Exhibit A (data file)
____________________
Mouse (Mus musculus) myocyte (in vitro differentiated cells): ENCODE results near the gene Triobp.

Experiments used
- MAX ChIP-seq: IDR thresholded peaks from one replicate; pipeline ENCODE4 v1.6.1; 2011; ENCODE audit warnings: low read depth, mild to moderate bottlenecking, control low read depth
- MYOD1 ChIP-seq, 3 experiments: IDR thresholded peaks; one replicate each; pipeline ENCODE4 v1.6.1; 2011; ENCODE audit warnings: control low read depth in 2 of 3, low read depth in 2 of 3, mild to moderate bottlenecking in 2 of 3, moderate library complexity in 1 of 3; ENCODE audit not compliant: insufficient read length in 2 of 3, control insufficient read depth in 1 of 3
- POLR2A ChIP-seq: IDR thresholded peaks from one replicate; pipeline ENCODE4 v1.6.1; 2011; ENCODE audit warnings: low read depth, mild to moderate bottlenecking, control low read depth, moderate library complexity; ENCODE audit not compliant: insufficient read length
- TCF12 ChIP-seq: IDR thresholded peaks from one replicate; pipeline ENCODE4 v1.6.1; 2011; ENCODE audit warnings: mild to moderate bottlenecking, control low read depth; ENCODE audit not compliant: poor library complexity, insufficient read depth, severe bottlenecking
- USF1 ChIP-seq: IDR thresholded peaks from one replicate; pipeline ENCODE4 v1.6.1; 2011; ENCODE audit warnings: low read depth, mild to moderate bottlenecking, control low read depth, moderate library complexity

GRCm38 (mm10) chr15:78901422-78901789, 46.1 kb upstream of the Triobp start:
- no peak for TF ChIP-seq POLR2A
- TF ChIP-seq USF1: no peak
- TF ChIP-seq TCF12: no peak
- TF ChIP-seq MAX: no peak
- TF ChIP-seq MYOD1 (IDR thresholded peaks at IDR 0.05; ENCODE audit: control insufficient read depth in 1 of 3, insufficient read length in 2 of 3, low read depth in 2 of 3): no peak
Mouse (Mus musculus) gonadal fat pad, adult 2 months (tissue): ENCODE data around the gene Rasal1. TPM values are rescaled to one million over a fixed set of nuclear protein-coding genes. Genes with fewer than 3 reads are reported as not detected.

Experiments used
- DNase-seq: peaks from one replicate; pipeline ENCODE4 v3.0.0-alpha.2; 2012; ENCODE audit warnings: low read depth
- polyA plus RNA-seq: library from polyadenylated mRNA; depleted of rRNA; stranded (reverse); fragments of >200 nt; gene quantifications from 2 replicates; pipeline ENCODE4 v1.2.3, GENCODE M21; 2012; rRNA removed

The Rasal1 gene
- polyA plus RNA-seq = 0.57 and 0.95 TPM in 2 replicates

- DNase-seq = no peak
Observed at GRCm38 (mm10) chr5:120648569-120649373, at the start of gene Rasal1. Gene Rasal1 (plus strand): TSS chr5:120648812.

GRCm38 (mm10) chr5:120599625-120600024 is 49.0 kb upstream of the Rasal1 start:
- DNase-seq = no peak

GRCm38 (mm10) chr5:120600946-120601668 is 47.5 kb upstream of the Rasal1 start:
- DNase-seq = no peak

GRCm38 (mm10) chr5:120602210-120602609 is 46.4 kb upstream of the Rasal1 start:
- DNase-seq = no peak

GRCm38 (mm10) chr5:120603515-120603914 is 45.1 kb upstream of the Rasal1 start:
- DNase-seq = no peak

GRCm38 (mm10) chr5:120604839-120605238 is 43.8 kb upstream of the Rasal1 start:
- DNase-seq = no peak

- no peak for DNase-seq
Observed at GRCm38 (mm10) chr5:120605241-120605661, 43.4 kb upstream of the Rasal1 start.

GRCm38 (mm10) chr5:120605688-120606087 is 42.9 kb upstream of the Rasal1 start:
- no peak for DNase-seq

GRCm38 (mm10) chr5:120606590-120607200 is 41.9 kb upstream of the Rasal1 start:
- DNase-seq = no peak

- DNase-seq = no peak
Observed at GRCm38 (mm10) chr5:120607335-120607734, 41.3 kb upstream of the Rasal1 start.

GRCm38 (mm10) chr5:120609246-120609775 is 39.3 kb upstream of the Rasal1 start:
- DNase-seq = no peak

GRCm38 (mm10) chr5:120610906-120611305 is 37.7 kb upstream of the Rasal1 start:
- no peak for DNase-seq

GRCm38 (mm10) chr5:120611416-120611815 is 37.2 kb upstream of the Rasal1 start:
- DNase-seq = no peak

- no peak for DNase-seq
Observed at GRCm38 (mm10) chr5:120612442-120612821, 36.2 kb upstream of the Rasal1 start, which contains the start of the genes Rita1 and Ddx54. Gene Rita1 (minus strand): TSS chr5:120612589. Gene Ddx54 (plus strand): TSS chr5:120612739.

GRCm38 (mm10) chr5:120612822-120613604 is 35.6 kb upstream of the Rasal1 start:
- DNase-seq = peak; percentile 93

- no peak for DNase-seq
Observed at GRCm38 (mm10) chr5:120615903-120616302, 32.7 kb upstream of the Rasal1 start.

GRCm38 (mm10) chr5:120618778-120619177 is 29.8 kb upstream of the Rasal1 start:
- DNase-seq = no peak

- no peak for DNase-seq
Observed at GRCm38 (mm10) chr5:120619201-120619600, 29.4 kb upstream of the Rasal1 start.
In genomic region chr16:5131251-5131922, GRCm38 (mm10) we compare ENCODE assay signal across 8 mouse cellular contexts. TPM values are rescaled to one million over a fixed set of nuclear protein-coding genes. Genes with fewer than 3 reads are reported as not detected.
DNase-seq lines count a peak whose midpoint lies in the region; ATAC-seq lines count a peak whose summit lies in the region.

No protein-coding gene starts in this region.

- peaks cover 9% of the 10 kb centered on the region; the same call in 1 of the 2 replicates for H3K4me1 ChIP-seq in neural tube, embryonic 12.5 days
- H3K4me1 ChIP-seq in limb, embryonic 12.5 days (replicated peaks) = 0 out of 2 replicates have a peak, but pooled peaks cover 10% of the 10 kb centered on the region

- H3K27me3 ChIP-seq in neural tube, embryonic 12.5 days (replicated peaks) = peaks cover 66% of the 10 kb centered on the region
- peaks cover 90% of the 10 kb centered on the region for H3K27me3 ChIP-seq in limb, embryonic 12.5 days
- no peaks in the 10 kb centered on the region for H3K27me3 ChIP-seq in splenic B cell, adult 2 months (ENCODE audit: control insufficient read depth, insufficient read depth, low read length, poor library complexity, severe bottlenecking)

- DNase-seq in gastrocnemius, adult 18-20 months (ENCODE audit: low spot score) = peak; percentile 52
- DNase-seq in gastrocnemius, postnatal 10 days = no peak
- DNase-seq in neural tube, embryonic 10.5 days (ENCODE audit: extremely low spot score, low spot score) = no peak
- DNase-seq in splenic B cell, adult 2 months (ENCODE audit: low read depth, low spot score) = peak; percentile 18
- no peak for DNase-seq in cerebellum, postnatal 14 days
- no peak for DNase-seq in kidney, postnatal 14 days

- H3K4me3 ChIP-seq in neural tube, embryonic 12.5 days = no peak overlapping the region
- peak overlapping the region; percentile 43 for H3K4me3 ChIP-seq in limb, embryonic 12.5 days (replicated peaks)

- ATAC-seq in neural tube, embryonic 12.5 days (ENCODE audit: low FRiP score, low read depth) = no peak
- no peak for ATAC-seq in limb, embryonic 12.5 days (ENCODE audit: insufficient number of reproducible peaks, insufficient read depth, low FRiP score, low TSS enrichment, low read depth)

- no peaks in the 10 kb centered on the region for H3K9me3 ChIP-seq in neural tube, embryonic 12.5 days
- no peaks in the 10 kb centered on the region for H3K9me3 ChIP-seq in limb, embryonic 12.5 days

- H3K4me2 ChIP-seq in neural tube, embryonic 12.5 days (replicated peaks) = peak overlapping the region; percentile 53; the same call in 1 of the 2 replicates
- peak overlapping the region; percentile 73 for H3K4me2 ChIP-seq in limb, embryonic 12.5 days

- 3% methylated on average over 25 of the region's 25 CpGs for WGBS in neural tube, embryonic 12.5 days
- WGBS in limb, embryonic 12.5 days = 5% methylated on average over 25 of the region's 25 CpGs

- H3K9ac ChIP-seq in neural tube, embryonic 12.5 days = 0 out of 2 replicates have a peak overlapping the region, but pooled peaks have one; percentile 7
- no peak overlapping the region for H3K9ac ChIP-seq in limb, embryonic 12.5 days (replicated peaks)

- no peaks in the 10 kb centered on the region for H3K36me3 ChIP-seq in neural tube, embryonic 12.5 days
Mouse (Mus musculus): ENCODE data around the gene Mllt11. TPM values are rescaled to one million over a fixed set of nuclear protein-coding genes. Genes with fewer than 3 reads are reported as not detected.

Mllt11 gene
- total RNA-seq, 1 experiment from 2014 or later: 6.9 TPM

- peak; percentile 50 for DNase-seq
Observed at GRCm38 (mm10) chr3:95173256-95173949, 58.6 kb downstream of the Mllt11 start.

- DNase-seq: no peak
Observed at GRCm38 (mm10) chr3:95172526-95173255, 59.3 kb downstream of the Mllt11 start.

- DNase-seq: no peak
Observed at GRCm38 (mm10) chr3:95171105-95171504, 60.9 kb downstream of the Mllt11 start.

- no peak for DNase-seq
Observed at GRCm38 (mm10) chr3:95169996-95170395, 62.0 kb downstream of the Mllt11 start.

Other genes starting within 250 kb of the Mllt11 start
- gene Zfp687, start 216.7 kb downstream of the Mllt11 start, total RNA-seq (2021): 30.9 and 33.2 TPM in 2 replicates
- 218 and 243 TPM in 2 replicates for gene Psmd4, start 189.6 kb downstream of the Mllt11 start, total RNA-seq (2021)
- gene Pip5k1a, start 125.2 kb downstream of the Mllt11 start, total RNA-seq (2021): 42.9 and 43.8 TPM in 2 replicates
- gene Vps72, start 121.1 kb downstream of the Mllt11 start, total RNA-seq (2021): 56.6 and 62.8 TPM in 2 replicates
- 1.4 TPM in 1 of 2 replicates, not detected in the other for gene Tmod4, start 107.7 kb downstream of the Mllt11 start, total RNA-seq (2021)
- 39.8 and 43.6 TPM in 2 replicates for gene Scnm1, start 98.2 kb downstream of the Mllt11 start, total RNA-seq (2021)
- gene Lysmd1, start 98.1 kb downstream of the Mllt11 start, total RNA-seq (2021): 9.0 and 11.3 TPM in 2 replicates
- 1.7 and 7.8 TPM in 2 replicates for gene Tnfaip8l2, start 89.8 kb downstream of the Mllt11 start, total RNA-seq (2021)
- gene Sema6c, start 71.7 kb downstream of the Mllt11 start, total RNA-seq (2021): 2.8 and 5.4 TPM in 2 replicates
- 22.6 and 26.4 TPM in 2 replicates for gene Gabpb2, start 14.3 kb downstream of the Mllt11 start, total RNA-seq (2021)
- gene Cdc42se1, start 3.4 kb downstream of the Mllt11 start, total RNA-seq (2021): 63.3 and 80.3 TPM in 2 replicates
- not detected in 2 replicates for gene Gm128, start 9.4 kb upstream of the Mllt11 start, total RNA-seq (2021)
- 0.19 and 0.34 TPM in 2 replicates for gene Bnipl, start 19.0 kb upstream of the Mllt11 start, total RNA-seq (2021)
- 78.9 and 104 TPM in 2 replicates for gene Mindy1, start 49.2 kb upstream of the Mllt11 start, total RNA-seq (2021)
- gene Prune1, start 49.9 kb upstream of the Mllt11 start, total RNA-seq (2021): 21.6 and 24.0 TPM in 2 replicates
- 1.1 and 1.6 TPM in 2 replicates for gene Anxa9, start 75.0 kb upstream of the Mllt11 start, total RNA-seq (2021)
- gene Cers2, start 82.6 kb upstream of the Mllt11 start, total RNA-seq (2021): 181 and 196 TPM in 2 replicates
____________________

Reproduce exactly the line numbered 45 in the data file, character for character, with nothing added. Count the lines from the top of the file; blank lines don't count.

- DNase-seq = no peak